For example, when securing buy-in, remember that unless all cross-functional teams (e.g., accounting, project management, purchasing, service and ownership) have bought in, chances of a successful implementation are limited. In the construction industry, these cross-functional teams work so closely together that everyone needs to be on the same page to achieve their desired outcome. If there’s disagreement or confusion regarding your chosen technology, don’t be surprised if the integration process is rocky.

3. Prioritize technologies that lighten the load

Leverage technologies that reduce the amount of hard labor each project requires. For example, the bridge rebar company Shelby Erectors handles bridge ironwork for clients throughout Florida. Bridge ironwork is a long, laborious process, so the company implemented robotics technology to automate the task. This ultimately allowed crews to shift their attention elsewhere.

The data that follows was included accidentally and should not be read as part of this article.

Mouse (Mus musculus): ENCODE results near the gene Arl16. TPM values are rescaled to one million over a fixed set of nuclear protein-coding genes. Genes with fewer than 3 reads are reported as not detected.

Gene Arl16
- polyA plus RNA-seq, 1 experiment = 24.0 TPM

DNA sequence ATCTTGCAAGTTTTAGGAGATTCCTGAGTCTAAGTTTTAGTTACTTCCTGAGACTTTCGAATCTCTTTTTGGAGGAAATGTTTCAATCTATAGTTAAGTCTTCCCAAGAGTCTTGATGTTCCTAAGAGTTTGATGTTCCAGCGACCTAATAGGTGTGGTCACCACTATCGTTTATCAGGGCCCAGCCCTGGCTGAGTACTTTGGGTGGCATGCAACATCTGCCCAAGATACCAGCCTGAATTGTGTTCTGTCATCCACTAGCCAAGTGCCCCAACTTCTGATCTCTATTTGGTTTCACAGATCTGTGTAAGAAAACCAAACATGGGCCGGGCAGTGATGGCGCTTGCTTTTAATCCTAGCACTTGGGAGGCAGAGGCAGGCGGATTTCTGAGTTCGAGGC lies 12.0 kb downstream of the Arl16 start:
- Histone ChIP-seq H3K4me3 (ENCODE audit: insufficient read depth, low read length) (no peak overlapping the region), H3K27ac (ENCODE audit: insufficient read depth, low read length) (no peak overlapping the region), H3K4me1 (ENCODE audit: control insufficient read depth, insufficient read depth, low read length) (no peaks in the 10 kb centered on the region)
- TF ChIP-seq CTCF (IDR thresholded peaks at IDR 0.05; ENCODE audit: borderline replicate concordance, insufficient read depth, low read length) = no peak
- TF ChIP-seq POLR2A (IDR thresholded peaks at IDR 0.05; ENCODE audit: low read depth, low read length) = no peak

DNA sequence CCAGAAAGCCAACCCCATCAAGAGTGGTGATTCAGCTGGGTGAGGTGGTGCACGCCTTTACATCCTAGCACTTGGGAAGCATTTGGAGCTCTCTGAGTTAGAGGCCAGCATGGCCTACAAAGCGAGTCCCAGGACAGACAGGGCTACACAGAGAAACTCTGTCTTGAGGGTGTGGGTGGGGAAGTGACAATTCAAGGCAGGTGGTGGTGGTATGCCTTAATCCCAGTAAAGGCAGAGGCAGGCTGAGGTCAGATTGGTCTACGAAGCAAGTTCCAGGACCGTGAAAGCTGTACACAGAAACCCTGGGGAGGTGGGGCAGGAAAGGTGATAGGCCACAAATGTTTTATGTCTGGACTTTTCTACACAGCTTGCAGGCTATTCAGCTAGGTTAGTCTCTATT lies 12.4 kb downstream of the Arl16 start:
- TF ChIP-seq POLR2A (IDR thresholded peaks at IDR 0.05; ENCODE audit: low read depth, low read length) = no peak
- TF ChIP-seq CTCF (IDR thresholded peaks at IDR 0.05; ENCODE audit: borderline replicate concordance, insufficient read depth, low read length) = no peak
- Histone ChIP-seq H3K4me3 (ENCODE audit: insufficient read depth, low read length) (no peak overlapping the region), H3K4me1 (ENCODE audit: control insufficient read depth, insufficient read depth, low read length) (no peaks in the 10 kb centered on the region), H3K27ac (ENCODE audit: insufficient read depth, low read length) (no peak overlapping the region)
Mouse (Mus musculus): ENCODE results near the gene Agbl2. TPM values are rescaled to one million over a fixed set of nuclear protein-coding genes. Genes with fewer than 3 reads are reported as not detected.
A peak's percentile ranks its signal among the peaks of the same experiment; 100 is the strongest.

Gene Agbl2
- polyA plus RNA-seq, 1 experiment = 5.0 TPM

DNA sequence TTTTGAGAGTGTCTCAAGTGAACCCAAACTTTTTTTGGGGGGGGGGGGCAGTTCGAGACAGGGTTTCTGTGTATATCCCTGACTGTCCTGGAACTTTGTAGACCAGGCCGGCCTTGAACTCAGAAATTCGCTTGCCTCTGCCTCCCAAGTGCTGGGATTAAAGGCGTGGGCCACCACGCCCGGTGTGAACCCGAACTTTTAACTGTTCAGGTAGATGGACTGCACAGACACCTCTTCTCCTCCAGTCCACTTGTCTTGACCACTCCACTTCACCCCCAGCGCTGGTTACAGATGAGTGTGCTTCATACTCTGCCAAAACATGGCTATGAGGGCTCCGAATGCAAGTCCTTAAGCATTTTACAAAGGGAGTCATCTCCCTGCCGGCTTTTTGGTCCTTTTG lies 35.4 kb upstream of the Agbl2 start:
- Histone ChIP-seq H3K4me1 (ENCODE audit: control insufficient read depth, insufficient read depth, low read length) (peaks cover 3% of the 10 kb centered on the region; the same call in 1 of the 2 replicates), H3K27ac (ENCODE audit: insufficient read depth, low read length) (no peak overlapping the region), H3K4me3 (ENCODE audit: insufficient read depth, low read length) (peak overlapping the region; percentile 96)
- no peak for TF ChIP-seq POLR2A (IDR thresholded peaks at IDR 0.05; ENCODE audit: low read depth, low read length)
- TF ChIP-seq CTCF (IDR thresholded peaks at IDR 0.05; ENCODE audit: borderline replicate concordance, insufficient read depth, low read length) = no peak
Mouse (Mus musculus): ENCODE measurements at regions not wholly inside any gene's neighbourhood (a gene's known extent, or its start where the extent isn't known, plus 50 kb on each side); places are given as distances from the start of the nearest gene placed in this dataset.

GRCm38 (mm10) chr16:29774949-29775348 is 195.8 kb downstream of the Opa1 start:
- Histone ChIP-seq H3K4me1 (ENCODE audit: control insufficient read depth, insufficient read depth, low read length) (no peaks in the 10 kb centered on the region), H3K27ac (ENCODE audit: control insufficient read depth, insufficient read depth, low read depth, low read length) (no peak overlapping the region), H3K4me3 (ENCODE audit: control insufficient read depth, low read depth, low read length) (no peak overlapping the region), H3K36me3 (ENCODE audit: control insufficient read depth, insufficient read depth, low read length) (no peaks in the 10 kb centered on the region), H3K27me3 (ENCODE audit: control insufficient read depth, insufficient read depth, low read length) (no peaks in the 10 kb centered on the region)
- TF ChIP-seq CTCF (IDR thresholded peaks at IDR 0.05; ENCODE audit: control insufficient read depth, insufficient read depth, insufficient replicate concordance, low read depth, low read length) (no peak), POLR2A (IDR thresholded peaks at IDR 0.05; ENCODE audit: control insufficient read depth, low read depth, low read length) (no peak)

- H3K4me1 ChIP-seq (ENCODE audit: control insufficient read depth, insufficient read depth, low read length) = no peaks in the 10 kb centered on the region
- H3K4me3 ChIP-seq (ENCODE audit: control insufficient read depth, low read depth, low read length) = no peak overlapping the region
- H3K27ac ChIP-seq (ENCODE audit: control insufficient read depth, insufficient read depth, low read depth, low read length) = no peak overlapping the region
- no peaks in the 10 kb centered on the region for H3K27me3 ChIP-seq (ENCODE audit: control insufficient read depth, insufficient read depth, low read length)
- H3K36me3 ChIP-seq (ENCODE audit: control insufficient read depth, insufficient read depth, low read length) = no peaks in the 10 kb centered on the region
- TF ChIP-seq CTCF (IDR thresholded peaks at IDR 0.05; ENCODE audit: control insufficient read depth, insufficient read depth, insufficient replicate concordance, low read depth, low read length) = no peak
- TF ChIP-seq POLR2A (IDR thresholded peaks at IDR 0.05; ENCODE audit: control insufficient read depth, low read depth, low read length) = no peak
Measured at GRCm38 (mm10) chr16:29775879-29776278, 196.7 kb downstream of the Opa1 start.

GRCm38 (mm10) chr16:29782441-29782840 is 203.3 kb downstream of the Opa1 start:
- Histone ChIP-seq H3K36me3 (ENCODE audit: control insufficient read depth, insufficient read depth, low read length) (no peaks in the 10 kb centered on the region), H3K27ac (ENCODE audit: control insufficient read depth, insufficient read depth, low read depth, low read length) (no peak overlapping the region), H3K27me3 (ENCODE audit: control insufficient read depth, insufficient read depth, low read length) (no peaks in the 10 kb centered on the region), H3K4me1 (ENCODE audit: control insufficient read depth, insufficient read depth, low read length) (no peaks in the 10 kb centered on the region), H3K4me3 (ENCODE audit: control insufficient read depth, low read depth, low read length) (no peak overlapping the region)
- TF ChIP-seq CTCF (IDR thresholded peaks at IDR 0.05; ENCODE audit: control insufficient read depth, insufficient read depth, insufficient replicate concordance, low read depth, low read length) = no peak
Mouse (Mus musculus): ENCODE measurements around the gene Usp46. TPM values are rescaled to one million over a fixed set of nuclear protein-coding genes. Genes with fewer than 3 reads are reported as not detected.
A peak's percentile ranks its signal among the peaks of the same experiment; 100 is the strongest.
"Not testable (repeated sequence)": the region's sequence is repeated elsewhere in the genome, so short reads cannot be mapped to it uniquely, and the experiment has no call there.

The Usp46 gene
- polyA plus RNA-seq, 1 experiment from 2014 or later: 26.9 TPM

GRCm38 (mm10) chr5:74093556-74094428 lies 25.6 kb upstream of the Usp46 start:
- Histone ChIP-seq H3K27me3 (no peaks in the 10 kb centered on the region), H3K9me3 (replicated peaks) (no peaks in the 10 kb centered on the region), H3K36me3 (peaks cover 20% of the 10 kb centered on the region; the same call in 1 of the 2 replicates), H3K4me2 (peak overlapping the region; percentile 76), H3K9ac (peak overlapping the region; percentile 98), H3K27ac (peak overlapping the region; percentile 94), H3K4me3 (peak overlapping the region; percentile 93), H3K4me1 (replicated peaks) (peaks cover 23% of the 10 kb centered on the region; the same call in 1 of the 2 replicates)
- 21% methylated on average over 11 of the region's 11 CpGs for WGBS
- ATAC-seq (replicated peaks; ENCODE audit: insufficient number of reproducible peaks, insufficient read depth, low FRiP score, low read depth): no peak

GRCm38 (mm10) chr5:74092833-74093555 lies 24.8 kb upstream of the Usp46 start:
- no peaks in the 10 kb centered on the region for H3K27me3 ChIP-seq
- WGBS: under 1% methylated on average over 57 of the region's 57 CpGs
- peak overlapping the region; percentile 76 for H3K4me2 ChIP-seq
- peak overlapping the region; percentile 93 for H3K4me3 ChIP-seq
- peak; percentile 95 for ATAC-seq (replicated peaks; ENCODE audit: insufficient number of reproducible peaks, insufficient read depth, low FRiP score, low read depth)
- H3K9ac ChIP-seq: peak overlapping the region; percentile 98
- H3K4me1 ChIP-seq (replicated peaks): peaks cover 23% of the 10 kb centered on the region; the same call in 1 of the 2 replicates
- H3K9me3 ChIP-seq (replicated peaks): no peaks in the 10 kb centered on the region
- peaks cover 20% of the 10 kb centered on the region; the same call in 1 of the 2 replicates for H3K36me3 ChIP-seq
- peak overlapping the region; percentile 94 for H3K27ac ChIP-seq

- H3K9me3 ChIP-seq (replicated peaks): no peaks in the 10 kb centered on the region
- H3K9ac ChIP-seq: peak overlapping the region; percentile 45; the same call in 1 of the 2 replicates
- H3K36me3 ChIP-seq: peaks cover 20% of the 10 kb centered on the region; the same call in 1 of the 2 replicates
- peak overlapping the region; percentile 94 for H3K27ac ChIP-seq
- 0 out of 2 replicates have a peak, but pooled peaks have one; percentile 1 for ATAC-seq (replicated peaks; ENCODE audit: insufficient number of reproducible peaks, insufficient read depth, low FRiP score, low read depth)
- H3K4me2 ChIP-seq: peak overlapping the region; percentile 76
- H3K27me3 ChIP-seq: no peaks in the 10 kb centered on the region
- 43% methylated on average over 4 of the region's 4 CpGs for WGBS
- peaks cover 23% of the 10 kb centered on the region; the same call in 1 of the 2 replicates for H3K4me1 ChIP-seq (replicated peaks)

The high stress and long hours of many construction roles can take a toll on employees and ultimately lead them to consider other employment. Look for targeted technologies that can provide these employees relief and enable them to complete projects more quickly.

4. Lean on trusted technology providers

Integrating new technology can be stressful, so consider enlisting the help of a trusted technology provider. Experienced providers understand the challenges of your industry and are available to guide you throughout the integration process.

It will take time for your employees to adjust to new technology even with a trusted provider, but it’s important to lean on them for support. With the help of your provider, you can apply the same attention to detail you did in the planning phase to training employees on new technology.

Targeted technologies eliminate construction inefficiencies

Industry developments will likely widen the construction labor gap in the coming years, and project and process inefficiencies will only exacerbate this challenge. Leveraging targeted technologies that streamline operational inefficiencies and make construction workers’ jobs less strenuous is one way to positively reverse course.

by John Meibers